When Ofsted conduct research on its own inspection process, are the conclusions reliable?
If we assume lesson gradings are unreliable, why are more complex school inspections robust? As Ofsted reinspects and grades schools, any talks about a ‘drop-in standards’ or a ‘win-win for everybody’ loses the point…
The chief inspector Amanda Spielman, appointed on an initial five-year term which was due to finish next month, has had her role extended until 31 December 2023. This week, she has taken a little bit of flak for stating the obvious: halving the number of ‘outstanding’ schools to one in 10 is a “more realistic starting point for the system.”
My current perspective
Considering some schools across our education system have not been inspected for more than 10 years, and we have seen several education inspection frameworks during this time, it will be no surprise that as the goalposts shift, standards found, at least by Ofsted, in some of our schools will have changed.
The key question for me is, can we trust these overall judgements, regardless of inspection framework?
Allow me to set out my stall from the start:
- I believe we need to keep Ofsted, despite experiencing 9 inspections since 1997
- I believe all schools should be inspected for safeguarding reasons on an annual basis
- I do not believe the current inspection framework is sufficiently equipped to cater for different contexts
- I do not believe anybody can visit a school and reliably evaluate its effectiveness in a one-day inspection
- I do not believe the overall judgements are reliable, a valid measure or are helpful for the general public, nor lead to raising standards of education.
Quoted in Stephen Tierney’s new book, “Ofsted’s system is designed to downgrade schools serving the greatest number of vulnerable children and young people; it chooses what to measure, how to measure, and who will measure. The inspectorate appears to be making conclusions about schools’ effectiveness while being blind to huge differences in pupil intake.”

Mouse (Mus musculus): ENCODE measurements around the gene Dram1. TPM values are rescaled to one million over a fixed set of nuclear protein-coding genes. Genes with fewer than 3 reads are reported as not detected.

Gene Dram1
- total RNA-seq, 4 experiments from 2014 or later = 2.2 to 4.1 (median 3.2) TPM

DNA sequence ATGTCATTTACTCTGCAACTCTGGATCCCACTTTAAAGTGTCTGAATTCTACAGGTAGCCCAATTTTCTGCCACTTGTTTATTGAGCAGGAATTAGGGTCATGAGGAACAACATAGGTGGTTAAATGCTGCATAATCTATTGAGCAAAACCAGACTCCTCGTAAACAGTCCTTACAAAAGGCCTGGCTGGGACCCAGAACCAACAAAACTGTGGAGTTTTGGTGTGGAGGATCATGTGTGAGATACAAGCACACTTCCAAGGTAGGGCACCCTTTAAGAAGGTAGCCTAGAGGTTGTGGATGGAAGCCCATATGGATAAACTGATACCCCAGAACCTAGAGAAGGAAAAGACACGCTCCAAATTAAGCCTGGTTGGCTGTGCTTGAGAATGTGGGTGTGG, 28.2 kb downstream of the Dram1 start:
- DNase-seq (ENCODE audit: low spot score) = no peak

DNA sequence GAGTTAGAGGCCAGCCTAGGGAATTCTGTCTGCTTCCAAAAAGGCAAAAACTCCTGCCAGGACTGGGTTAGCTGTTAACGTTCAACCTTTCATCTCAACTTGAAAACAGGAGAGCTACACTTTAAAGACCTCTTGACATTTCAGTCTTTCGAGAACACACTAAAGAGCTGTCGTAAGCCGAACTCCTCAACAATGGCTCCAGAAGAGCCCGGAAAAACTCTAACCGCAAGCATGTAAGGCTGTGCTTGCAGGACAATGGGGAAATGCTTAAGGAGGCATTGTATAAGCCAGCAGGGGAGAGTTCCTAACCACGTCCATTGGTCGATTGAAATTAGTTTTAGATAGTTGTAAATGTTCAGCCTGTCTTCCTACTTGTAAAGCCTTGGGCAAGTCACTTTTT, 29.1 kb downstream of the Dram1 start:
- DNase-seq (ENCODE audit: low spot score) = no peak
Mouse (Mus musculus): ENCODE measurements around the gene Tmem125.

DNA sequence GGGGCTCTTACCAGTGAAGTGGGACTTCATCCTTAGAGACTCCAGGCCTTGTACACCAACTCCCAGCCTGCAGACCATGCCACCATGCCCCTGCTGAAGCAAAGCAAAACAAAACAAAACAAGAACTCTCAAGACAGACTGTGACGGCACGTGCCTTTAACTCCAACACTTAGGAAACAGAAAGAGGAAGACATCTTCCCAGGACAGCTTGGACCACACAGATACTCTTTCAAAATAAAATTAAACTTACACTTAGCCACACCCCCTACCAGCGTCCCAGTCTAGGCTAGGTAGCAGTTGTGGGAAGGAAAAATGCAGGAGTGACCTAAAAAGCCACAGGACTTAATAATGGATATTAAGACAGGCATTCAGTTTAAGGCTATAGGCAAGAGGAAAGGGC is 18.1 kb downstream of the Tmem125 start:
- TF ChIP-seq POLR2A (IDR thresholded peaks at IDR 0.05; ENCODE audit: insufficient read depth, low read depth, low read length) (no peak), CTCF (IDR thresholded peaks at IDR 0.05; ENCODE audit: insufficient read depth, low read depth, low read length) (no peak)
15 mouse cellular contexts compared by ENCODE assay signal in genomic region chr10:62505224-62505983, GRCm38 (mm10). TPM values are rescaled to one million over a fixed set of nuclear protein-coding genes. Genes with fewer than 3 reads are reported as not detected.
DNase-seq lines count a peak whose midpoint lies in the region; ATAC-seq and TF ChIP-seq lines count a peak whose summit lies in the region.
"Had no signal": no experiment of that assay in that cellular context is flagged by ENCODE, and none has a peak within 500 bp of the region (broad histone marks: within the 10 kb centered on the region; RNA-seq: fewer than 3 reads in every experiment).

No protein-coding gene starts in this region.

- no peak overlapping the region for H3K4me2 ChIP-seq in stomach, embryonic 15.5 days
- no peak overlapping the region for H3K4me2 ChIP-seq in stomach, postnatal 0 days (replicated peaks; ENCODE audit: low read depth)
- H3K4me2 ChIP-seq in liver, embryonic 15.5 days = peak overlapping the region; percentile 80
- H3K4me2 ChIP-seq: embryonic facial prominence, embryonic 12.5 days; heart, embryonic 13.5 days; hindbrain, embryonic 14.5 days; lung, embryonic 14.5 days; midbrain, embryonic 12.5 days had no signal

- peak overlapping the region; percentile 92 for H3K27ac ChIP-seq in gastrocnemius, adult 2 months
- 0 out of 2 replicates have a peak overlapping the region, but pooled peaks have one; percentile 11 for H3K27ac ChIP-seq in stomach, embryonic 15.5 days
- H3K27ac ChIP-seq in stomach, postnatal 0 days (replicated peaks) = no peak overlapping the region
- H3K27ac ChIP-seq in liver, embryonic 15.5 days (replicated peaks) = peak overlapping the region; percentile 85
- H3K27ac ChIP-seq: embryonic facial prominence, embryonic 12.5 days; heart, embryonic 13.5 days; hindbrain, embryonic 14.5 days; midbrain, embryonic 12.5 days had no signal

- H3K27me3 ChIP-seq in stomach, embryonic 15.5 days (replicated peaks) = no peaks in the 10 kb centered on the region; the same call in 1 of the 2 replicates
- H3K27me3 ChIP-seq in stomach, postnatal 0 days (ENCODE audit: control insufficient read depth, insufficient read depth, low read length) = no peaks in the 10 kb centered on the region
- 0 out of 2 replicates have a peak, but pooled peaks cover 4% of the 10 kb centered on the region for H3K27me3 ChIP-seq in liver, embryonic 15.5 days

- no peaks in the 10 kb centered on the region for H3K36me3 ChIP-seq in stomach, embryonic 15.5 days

The reliability of short inspections
In a relatively new piece of research published by Terry Pearson: A review of Ofsted’s test of the reliability of short (one-day) inspections (2018), unpicking the reliability and validity of inspection outcomes. Pearson references a study, conducted by Ofsted themselves (double inspections), noting how frequently two inspectors agreed “whether the school remained good or whether further evidence was needed to enable a judgement to be achieved. The test found that in 22 instances out of 24 inspectors agreed on their overarching decision.”
This means that 10 per cent of inspection decisions are unreliable – and is something we should not be worried about!
Put simply, Ofsted used the sampling of 24 schools to justify that their short inspection processes were reliable, therefore being applied to ~25,000 schools, regardless of context (e.g. primary, secondary etc)
When conducting research, tests and interpretation of your own work, this requires a great deal of “fidelity” by the author. Pearson wrote (pg 14), “the validity of the results is dependent on the extent to which the inspections were carried out in the way intended…”
Pearson unpicks the test conditions where breaches are made and provides comment from the education select committee (House of Commons, 1999): “The committee noted that in thirty-three per cent of cases, the pairs of inspectors awarded different grades after observing the same lesson and in three per cent of these cases the difference was two grades.”
Judgements were considered to be not very reliable – even 20+ years ago.
In this detailed 42-page analysis of Ofsted’s research, Pearson provides a compelling case for questioning the reliability of short inspections. I’ve only skimmed the surface of this analysis and provide the recommendations only.
- A comprehensive base of existing knowledge about the complex process of expert judgement is needed
- A contextualised indicator for the trustworthiness of Ofsted inspection judgements, and that it factors different environments
- Inspector expertise must match subjects and schools
- Sample schools will know they are taking part in Ofsted research. Therefore, emotions and behaviour will change under observation (eg. Hawthorne Effect) and will skew Ofsted’ findings
- Future Ofsted tests need to make sure that infringements of the test protocol are kept to a minimum
- The procedures used to search the data accumulated during each test need to be made explicit, and,
- Ensure sufficient and relevant data or evidence is provided to support inferences and claims derived…
It’s worth noting that at present, Ofsted does not have the capacity to inspect more schools, plus their annual funding has diminished over the years. Equally, the inspector appointment process shuns thousands of school leaders simply because they choose to work in a different context.
If the current 70 per cent of school leaders who are inspectors – that (apparently) work in our better schools – want a better inspection system, they should ask themselves if they are happy to be working in the business of reliability, or unintentional bias.
We need to reach a place where Ofsted methods suit each stakeholders sustain education standards and are a reliable benchmark of what is happening in our schools. Personally, I don’t believe a one-word judgement cuts it…